U.S. Markets open in 1 hr 1 min
  • S&P Futures

    3,902.00
    +4.25 (+0.11%)
     
  • Dow Futures

    31,241.00
    +39.00 (+0.12%)
     
  • Nasdaq Futures

    11,838.00
    -40.25 (-0.34%)
     
  • Russell 2000 Futures

    1,771.50
    -3.40 (-0.19%)
     
  • Crude Oil

    110.35
    +0.46 (+0.42%)
     
  • Gold

    1,845.10
    +3.90 (+0.21%)
     
  • Silver

    21.87
    -0.03 (-0.13%)
     
  • EUR/USD

    1.0562
    -0.0026 (-0.2429%)
     
  • 10-Yr Bond

    2.7870
    -0.0680 (-2.38%)
     
  • Vix

    29.43
    +0.08 (+0.27%)
     
  • GBP/USD

    1.2495
    +0.0020 (+0.1587%)
     
  • USD/JPY

    127.8500
    +0.0560 (+0.0438%)
     
  • BTC-USD

    30,452.78
    +328.08 (+1.09%)
     
  • CMC Crypto 200

    650.34
    -23.03 (-3.42%)
     
  • FTSE 100

    7,389.98
    +87.24 (+1.19%)
     
  • Nikkei 225

    26,739.03
    +336.19 (+1.27%)
     

U.S. Supreme Court rules for Sprint in fees fight

People walk past a Sprint store in New York December 17, 2012. REUTERS/Andrew Kelly

By Lawrence Hurley

WASHINGTON (Reuters) - The U.S. Supreme Court on Tuesday ruled for a Sprint Nextel Corp (NYS:S) subsidiary locked in a dispute with the utilities regulator in Iowa.

The high court said in a unanimous ruling that a federal district court can consider a lawsuit filed by subsidiary Sprint Communications Co challenging an Iowa Utilities Board decision even though the legal process in Iowa courts is not yet complete.

The dispute arose in 2009 when Sprint declined to pay access charges for its calls carried by Iowa Telecom - now Windstream Iowa Communications - that were transmitted over the Internet rather than the traditional phone network.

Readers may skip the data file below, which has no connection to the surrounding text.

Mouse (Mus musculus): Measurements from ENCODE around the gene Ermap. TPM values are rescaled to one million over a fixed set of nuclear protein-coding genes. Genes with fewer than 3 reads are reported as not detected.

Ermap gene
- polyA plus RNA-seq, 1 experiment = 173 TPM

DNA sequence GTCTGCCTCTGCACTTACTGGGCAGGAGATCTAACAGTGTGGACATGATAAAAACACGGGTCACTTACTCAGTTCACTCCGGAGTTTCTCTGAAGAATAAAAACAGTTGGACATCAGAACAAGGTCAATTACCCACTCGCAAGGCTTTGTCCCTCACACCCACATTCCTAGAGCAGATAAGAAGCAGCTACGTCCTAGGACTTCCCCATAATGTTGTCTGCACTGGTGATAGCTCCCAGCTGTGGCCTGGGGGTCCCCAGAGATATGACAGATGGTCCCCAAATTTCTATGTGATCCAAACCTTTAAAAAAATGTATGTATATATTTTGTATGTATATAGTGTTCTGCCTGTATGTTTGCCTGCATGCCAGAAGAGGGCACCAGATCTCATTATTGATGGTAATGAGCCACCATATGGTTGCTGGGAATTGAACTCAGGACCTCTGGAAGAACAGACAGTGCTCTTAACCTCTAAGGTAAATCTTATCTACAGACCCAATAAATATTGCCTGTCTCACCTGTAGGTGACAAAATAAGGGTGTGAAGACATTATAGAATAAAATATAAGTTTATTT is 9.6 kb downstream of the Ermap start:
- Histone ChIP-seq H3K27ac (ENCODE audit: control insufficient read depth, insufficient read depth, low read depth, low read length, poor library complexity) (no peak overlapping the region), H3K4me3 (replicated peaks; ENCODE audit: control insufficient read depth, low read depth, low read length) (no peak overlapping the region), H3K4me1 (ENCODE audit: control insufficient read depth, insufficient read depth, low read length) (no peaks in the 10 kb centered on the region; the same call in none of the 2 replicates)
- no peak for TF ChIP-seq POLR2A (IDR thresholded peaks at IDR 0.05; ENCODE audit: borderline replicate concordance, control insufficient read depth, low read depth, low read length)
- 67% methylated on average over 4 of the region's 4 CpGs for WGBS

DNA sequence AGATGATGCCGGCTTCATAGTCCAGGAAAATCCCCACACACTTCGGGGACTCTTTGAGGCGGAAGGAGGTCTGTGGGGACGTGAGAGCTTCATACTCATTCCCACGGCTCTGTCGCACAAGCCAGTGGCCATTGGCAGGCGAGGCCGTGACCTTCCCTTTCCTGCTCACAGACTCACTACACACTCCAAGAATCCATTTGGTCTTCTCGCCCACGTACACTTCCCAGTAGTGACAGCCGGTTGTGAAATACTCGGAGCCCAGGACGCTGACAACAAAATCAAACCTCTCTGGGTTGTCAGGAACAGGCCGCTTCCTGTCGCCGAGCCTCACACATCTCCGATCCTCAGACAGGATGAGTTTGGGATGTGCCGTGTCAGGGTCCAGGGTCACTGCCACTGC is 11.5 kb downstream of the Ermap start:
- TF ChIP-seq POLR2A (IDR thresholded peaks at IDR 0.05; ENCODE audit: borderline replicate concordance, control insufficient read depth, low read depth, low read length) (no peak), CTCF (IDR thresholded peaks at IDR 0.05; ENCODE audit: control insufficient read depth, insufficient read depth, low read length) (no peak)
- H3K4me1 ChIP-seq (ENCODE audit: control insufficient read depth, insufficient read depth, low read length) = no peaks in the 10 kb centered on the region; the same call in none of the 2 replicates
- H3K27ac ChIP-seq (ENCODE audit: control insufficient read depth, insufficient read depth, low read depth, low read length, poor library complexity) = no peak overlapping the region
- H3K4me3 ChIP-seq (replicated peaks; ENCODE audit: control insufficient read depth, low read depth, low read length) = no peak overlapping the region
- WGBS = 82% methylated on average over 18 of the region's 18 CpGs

The Iowa Utilities Board, which regulates telecommunications in the state, said Sprint was required to pay.

Windstream had billed Sprint for access charges for the Internet calls, known as "voice over Internet protocol" or VoIP calls.

Sprint maintains that under the federal Telecommunications Act of 1996, VoIP calls are an "information service" not a "telecommunications service" and that therefore the company does not have to pay access charges.

Sprint challenged the utilities board decision in federal court and state court in 2011.

A federal judge and the St. Louis-based 8th U.S. Circuit Court of Appeals both said the state proceeding had to be completed first.

In Tuesday's ruling, written by Justice Ruth Bader Ginsburg, the Supreme Court said that the federal lawsuit could go ahead.

The case is Sprint v. Jacobs, U.S. Supreme Court, No. 12-815.

(Reporting by Lawrence Hurley; Editing by Howard Goller and Jonathan Oatis)